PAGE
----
Mailinglist Archive: yast-devel (79 mails)

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Re: [yast-devel] A convenient wrapper layer to query devicegraphs
  • From: Ancor Gonzalez Sosa <ancor@xxxxxxx>
  • Date: Mon, 21 Mar 2016 10:32:20 +0100
  • Message-id: <56EFBFA4.7020203@suse.de>
On 03/21/2016 09:52 AM, Josef Reidinger wrote:
On Fri, 18 Mar 2016 09:57:11 +0100
Ancor Gonzalez Sosa <ancor@xxxxxxx> wrote:

I have a design decision to take and I need advise. Please, stay on
topic (i.e. "design a ruby layer to query the not-under-discussion
structure of devicegraphs coming from libstorage").

While writing the code for the new proposal we needed to query a
devicegraph (hopefully you all know what a devicegraph is in the
libstorage-ng world) for things like:

- all free spaces in a given subset of disks (candidates for install)
- all filesystems in the same subset, not caring if they are directly
on the disk or on a partition table

While writing tests, we found we had similar requirements but without
constraining those queries to a set of disks (i.e. we wanted to list
the free spaces, partitions, filesystems, etc. at some point of the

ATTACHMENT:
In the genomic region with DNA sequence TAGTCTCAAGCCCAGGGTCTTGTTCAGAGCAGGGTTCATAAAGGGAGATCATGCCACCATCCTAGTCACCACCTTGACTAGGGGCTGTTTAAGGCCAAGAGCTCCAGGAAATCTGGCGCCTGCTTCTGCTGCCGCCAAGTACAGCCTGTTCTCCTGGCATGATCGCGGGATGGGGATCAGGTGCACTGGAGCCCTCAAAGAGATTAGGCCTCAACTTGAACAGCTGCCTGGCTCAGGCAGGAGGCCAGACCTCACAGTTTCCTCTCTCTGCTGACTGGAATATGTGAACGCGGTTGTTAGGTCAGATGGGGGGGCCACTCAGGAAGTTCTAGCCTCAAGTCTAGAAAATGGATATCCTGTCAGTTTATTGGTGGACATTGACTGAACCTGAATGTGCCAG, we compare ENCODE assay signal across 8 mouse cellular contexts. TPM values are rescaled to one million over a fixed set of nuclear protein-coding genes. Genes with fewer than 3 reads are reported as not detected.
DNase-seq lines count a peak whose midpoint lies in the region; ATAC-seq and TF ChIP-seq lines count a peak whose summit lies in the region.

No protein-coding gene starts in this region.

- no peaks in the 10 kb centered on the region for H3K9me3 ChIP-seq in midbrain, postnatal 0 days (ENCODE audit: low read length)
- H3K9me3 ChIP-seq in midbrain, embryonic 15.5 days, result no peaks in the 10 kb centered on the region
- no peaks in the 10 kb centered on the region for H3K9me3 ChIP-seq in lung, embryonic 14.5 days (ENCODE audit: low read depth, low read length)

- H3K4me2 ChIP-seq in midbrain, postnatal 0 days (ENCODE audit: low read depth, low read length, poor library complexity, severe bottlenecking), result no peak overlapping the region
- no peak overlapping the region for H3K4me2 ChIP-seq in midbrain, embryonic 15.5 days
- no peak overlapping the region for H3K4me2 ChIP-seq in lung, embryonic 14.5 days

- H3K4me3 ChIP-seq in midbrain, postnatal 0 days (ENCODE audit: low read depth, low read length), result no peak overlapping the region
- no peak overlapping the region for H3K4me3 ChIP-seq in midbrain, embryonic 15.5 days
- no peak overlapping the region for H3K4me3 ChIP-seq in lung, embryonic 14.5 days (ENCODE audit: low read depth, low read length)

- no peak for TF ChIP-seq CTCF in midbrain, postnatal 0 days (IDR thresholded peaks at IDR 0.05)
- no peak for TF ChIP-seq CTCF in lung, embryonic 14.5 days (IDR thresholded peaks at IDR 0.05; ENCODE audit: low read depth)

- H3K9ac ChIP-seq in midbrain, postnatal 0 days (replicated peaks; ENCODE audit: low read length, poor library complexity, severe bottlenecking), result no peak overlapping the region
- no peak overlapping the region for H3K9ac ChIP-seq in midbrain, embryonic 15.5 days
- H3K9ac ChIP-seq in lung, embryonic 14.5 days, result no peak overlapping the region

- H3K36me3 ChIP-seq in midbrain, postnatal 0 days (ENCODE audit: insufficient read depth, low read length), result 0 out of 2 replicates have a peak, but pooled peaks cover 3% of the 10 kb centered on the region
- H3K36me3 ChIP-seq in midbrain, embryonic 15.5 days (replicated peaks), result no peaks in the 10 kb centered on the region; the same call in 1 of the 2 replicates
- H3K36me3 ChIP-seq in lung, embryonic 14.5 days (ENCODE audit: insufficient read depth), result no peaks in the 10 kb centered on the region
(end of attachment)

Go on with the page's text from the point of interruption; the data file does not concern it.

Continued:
whole devicegraph).

We came up with the idea of a Devicegraph query object that is already
partially implemented and seems to solve our problems. But if we are
going to start using it in many places (there will be calls in almost
every single test) I want to make sure the API does not suck much. I
have two alternatives and would like to hear/read opinions.

As usual, we don't want to over-engineer it, but we don't want to
throw it away with the next requirement change either.

Explanation by example, hopefully enough (ping me if it's not). Please
read both options before commenting (I actually like more the second
one).

Option 1 - Only a DevicegraphQuery class

https://gist.github.com/ancorgs/9c628ef0f4fa717a2817

But, what about something like this?
more_fine_query.disks

With the implementation I have in mind, it would return the same that
fine_query.disks, but some people could expect it to return only disks
from fine_query.disks which, as additional requirement, contain any